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Monday, 19 November, 2001, 23:15 GMT
Anti-terror bill clears first hurdle
Home Secretary David Blunkett
Blunkett: "Proposals could have been more Draconian"
MPs have voted overwhelmingly in favour of sweeping new anti-terrorism laws, including the power to imprison suspects without trial.

The proposals were given a second reading by a margin of 458 votes to five.


The government has won the vote very easily but it has not necessarily won the argument

The BBC's Political Editor Andrew Marr
But the bill is expected to face strong criticism when it goes into committee stage later this week. It will also face opposition in the House of Lords.

The BBC's political editor Andrew Marr said: "The government has won the vote very easily but it has not necessarily won the argument."

He said the government could expect further opposition from its own benches before the bill becomes law.

Controversial proposals

Home Secretary David Blunkett came under fire from all sides in the Commons over the bill's proposals.

Proposed new powers
Detain terrorist suspects without trial
Tighten airport security
Freeze suspected terrorist funds
Make incitement to religious hatred a criminal offence
MPs lined up to accuse the government of using terrorism as an excuse to bring in powerful new restrictions on civil liberties.

Brian Sedgemore, one of four Labour MPs to vote against the government, said the legislation was "a ragbag of the most coercive measures that the best mandarin minds from the Home Office can produce".

In an impassioned speech, Mr Sedgemore said: "Not since the panic and hysteria that overcame the British establishment in the aftermath of the French Revolution has this House seen such draconian legislation."

Unrepentant

But Mr Blunkett was unrepentant.

Reminding MPs of the thousands who died on 11 September, he said even more Draconian measures could have been put forward by ministers.

But, he added: "It would have been wrong to do so."

"It was appropriate for us to be more circumspect and bring forward proportionate and reasonable measures," he said.

The terrorists had not only destroyed the World Trade Centre but had also "declared open season on all of us," he added.

Possible reprisals

In addition to the measures on detaining suspects, the 128 paragraph bill also includes proposals to tighten airport security, freeze suspected terrorists' funds and create a new offence of incitement to religious hatred.

Opposition concerns
No time to debate important new legislation
Government is using terrorism as excuse for new restrictions on civil liberties
Incitement to religious hatred measures have no place in emergency legislation
Detaining suspects without trial could be counter-productive

Shadow home secretary Oliver Letwin said he supported some of the measures contained in the bill but he thought it was being pushed through parliament too quickly.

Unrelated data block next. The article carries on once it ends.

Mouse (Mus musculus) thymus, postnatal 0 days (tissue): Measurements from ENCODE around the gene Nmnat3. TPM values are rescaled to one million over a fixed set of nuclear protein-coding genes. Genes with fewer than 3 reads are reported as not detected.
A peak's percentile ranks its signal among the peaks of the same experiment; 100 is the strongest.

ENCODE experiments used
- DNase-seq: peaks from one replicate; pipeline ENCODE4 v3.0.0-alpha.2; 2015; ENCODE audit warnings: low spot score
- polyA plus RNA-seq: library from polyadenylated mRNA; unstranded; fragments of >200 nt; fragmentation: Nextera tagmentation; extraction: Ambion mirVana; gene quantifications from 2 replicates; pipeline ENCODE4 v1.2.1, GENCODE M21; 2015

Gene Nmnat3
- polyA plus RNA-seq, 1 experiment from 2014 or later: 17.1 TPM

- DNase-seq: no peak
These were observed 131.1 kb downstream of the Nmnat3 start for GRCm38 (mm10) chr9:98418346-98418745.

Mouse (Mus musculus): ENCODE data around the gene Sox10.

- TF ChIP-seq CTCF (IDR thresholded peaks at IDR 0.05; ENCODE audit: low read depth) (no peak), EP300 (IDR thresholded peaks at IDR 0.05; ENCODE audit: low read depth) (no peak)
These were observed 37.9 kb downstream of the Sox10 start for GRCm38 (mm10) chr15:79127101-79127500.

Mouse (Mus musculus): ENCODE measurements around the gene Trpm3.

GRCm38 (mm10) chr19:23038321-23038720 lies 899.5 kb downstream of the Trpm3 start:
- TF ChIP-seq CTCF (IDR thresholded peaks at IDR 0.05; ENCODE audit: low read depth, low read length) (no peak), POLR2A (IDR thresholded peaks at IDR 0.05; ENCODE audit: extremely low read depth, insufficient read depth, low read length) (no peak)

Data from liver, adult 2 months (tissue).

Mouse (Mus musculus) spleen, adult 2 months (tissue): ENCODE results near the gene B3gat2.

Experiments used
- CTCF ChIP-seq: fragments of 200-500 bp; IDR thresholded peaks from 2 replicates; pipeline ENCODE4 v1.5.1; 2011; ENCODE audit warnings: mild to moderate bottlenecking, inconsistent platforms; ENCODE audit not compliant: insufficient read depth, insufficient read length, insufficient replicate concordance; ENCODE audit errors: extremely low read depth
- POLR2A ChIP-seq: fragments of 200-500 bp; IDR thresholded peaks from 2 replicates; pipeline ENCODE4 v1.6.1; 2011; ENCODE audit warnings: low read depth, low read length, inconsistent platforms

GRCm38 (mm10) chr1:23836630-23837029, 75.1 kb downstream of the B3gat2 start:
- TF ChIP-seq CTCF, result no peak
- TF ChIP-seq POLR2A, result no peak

He said the Conservatives planned to table a number of amendments with the Liberal Democrats aimed at "improving" the bill.

Mr Letwin repeatedly urged the government to think again on the "internment" of terrorist suspects.

He warned this could lead to possible reprisals against British citizens abroad.

He said he would prefer Mr Blunkett to exclude or deport foreign undesirables rather than jailing them.

There was criticism too from Ulster Unionist MP Jeffrey Donaldson, who complained the plans did not apply to Irish republican groups such as the Real IRA.

'New demands'

Home Office Minister Beverley Hughes said she understood concerns that the legislation was being hurried through.

But she said it was necessary to act quickly and decisively because "the lengths these terrorists will go to, including their own death, makes new demands on our ability to anticipate their plans and therefore protect our people".

Under the government's proposals the law on detention of suspects will fall after five years and "there will be a debate every year for three hours" on the issue, she added.

Incitement ban 'wrong'

The Lib Dems and Conservatives also hit out at plans to include new laws banning incitement to religious hatred in the anti-terror legislation.

Liberal Democrat home affairs spokesman Simon Hughes urged the home secretary to "consult more widely and relatively quickly on the religious incitement matters and legislate separately".

Mr Letwin said dealing with the threat of terrorism and the persecution of Muslim communities in the same legislation sent out the wrong message.

'No time for scrutiny'

MPs are angry at the lack of time they have been given to scrutinize a bill that will have serious implications for civil liberties.

In total, the Commons has been given just three days to look at the legislation, a process that would normally take several weeks.

Mr Blunkett is determined to see the Bill on the statute books by the Christmas recess.

 WATCH/LISTEN
 ON THIS STORY
The BBC's Mark Mardell
"The Conservatives say there should have been more time for the debate"
Gwyn Prosser, Labour Home Affairs Select Committee
"If we spent a little more time scrutinising... we would have a better bill at the end of it"
Liberal Democrat peer Lord Thomas
"At least in the Lords we have the opportunity of changing some of the more draconian provisions of it"

Key stories

Background

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TALKING POINT

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SPECIAL REPORTS
See also:

15 Nov 01 | UK Politics
Blunkett warns of increased terror risk
11 Nov 01 | UK Politics
Tougher terror laws challenged
13 Nov 01 | UK Politics
Ministers defend terror crackdown
13 Nov 01 | UK Politics
Anti-terror laws unveiled
13 Nov 01 | UK
Lessons of 'internment'
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